Homo Ludens, 2016, installation view, Galeria Luisa Strina, Sao Paulo.
It’s September 2016. I’m in Sao Paulo, Brazil. I am walking through the palm trees disseminated over the boardwalks of the neighbourhood of Jardims. Luisa Strina gallery is one of the highlights of my tour. The text of Homo Ludens is written in first person, as the text I am trying to write without being too emotional towards this astonishing, poetic show curated by Ricardo Sardenberg. The outside world is present in the room, the outside atmosphere seeps in through the relations created between the works on show.
It is real. No fiction. Fiction does not have to deal with dream. It is not necessary to link magical, oneiric experiences with factual evidence. And this group show testimonies how the concept of game may reveal the deepest implications of contemporary events. Rather than an exhibition, Homo Ludens is a beach volley match at sunset between the artists involved, is the convergence of irrationality and nasty surprise into a magnetic container of iridescent truth.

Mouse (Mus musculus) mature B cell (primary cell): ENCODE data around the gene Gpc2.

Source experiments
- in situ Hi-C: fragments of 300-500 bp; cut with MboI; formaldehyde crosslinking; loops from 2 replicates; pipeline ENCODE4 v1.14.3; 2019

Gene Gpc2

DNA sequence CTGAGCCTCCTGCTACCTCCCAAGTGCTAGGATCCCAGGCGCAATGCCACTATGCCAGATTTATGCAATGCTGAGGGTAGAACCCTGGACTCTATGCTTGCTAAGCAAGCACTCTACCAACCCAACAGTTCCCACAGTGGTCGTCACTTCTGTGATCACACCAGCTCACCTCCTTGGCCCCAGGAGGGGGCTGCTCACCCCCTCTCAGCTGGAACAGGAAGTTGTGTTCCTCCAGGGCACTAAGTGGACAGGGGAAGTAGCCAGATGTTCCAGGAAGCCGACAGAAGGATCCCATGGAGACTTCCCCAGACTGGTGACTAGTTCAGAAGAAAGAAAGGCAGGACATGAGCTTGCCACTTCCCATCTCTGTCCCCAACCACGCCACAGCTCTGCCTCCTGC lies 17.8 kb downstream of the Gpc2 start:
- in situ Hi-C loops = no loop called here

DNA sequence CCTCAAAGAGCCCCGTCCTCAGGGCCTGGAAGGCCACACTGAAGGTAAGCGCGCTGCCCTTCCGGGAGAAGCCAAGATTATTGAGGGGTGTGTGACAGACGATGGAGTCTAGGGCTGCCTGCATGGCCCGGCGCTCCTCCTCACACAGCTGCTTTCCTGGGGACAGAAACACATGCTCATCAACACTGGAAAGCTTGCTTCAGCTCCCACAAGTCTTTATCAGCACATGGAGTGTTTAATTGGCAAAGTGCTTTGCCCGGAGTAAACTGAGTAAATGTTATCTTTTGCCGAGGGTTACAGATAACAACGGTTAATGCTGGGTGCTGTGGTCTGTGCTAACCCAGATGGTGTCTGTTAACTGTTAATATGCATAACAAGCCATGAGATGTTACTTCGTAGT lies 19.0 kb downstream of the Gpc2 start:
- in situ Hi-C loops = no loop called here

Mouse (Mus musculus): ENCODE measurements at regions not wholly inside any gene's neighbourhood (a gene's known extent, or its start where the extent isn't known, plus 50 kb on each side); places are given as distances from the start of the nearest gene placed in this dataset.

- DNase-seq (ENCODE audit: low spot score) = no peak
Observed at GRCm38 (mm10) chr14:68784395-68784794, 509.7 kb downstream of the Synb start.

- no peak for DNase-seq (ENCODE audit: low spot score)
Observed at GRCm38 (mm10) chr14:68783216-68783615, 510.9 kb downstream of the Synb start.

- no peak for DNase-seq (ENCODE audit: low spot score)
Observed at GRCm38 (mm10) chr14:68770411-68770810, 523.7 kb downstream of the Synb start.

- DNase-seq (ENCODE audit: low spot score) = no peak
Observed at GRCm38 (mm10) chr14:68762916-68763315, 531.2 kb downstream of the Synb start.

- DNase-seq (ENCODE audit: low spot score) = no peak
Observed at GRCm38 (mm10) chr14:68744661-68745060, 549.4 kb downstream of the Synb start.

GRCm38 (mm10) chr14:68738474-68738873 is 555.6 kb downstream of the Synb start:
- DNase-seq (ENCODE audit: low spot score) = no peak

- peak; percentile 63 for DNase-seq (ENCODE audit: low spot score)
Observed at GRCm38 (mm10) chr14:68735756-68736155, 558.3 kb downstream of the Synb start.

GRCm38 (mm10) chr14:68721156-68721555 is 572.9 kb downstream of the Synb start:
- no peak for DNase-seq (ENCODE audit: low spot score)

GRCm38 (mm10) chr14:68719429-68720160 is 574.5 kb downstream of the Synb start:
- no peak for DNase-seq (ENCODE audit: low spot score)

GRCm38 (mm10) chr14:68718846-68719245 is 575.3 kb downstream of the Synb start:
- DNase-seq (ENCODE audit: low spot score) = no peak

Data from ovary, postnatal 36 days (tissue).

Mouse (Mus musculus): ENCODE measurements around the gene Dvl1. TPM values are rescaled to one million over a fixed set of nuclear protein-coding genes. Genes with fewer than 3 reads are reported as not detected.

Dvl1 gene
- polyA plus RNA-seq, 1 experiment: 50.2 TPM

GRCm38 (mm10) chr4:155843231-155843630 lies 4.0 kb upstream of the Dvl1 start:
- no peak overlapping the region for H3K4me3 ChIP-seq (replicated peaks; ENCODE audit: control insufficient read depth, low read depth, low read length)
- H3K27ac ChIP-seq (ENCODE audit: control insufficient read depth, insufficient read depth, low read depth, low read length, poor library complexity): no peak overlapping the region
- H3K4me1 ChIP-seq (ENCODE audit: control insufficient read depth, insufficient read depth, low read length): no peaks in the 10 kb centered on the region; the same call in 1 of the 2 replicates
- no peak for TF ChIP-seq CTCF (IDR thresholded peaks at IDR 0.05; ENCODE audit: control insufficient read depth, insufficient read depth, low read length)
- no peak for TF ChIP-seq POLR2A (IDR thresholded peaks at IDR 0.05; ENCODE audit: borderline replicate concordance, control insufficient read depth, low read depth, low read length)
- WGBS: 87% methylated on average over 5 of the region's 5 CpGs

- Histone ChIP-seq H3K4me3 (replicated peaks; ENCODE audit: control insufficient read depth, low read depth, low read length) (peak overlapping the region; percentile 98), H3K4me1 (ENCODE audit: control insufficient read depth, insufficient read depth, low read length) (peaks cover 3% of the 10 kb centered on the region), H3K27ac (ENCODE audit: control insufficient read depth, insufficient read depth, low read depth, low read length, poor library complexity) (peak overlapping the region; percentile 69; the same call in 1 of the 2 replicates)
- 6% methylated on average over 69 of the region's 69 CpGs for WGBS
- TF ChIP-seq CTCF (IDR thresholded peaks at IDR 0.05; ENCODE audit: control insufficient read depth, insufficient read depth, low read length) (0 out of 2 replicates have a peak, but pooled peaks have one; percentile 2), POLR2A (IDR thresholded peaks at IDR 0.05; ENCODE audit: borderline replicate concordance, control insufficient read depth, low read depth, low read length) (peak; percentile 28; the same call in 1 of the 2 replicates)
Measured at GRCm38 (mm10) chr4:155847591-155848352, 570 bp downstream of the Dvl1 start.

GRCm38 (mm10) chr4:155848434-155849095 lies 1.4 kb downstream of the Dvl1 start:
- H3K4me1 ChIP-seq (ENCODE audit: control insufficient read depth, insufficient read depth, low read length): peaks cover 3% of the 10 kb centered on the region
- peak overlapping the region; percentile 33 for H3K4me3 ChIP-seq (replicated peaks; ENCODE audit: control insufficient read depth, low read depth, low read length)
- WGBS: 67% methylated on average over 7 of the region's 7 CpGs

The interaction between the works is not influenced by thematic organization, but it is constituted by a non-linear exchange of experience, allowing the works to attract each other.
No reason, this is a museum show, as many you can see around Sao Paulo’s galleries. It is impressive how galleries here try to deliver a high-class offer, maybe without the worries of the economic feedback.